With a pup in tow, a whole new world opened up. The anchor shaped structure protruding from the wall of the local supermarket identified itself as a hitching rail for four legged friends, and we became intimately acquainted with our local stretch of the RDR, which at times resembles a canine speed dating club. Then there was the social impact. In a place where just about everyone knows everyone else, they definitely know your dog. We thought we were being mistaken for Royals for a while because of the plethora of friendly waves whenever we went out for a walk. It turns out it wasn’t blue blood that attracted the attention, but brown and white fur.

Our first outing with pup was to the A&P Show. Most city dogs in Auckland do get to see the odd sheep or cow grazing on one of the many volcanoes, but the closest they get to them is when they chow down on a slice of dog roll. Having just been picked up from Christchurch, Mya got a crash course in the full range of prizewinning stock and a stern lesson on what not to chase. Stock proofing is one thing, but traffic training our pup has proved to be a bit of a challenge in Methven, largely because of the lack of cars. A visit to Auckland went some way towards rectifying this, although after waiting a good ten minutes to cross a four lane highway, we decided it was easier to go for a walk in the park instead.

On a recent trip to Europe I observed yet another different take on dogs, with the attitude being that it was fine to take them anywhere. Sure, there were disclaimers advising owners to lift them onto the escalator and carry them into the chemist, but whether you were heading to the local café or travelling interstate on the rail network, dogs were not far away. They were, however, on leads and lacking the free range element that makes Mya’s face light up every time we take her for a run. While living in Canterbury does mean that our pup is not likely to learn to operate an elevator anytime soon, in the bigger scheme of things I don’t think she’s missing out on much. Dogs around here have got it pretty sweet.

Originally Published in The Ashburton Guardian

Banquets and Baked Beans

Many people from England, Ireland and Scotland seem to wash up around these parts, and come winter the collective longing for a celebration to break up the cold, dark months is satisfied by ‘Mid Winter Christmas’. While we tend to associate the festive season with barbecues and beaches, apparently our northern cousins seem to think chill blains are a necessary precursor to carols.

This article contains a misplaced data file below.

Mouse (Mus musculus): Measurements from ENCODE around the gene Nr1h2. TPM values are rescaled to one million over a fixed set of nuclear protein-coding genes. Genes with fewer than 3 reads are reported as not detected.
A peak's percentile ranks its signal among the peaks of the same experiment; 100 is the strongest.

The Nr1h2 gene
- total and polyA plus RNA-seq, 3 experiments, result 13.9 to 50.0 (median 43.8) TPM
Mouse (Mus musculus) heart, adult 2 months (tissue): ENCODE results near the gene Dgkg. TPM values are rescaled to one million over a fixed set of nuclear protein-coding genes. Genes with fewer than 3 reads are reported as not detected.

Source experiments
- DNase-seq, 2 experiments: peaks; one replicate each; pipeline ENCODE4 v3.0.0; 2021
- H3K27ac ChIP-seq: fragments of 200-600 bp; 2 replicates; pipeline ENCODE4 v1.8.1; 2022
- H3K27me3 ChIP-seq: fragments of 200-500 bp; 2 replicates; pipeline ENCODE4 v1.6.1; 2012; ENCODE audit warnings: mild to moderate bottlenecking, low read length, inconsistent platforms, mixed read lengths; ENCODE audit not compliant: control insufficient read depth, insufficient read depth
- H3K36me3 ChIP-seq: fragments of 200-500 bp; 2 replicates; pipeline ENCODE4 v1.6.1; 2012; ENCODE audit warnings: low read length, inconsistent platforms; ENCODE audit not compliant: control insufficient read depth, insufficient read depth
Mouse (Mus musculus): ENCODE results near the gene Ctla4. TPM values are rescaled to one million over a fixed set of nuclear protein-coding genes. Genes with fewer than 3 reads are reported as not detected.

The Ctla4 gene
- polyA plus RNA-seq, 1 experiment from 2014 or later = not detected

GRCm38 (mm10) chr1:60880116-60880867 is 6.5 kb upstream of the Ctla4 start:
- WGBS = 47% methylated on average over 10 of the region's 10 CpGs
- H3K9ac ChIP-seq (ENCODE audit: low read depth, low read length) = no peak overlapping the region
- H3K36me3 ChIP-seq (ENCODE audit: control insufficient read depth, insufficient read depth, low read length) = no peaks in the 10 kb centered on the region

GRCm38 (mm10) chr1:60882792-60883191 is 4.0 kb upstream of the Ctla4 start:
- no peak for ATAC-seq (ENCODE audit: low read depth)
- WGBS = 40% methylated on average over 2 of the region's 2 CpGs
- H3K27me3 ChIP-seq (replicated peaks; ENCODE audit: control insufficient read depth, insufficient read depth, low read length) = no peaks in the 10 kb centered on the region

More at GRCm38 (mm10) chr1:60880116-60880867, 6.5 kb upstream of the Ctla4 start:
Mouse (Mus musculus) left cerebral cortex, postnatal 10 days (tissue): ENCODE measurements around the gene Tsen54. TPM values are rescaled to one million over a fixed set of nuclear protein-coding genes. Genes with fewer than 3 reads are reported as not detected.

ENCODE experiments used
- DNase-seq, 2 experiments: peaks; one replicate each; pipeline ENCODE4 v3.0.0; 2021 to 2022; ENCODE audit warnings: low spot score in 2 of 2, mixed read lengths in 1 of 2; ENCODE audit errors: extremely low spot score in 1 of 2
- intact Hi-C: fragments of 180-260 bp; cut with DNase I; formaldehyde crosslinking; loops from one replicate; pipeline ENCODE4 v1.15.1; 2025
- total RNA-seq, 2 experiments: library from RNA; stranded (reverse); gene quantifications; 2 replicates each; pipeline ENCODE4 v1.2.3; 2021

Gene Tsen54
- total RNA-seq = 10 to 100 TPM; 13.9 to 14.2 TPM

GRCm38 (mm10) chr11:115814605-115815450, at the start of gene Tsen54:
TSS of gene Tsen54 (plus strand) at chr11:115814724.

So it was that flights were arranged, rental cars booked and place settings prepared for a South Island solstice soiree. Then came the forecast, predicting the worst storm in two decades. It seemed that Antarctica was to be the unexpected guest of honour.

For someone who considers anything below double digit temperatures to be well and truly winter, the prospect of a snow storm was both exciting and slightly scary. I diligently listened to the news and the storm advice and after picking up a shovel and gumboots I headed on down to the store to stock up on essentials. Unfortunately, it seemed like everyone else in town had the same idea, and if Old Mother Hubbard had stumbled across the bakery section that afternoon she would’ve felt quite at home. I have never seen so many posters advertising the time of the next bread deliveries, but they were quite justified as the signs imploring customers to return later seemed to be all that was keeping anarchy at bay.

Everyone had rushed for the baked goods, so bread and butter pudding was off the menu, but luckily there were still plenty of chocolate biscuits and cream for our yuletide desserts. As a bonus, Plan B was totally snow proof as it required no electricity to create. With drifts getting steadily higher outside and storm suggestions getting ever more ominous, this seemed prudent.

As it was, any worries of a power outage were energy wasted. It snowed alright, but the end result was more of a snow globe dusting than the hunker down and resort to eating rats kind of a dumping. Our guests’ planes landed, Antarctica was toasted, and everyone had a double helping of Christmas cake.

The northern hemisphere contingent felt quite at home, while those of us who hail from down under had a cultural lesson in mulled wine, Yorkshire pudding, and a festive season where the snow was not limited to the Farmers window display. As a bonus, our stocks of emergency baked beans and cabin biscuits have remained intact for next time, and judging from the look of our fridge on Sunday morning, the leftover trifle and stuffing should see us through until the next snow falls.

Originally Published in The Ashburton Guardian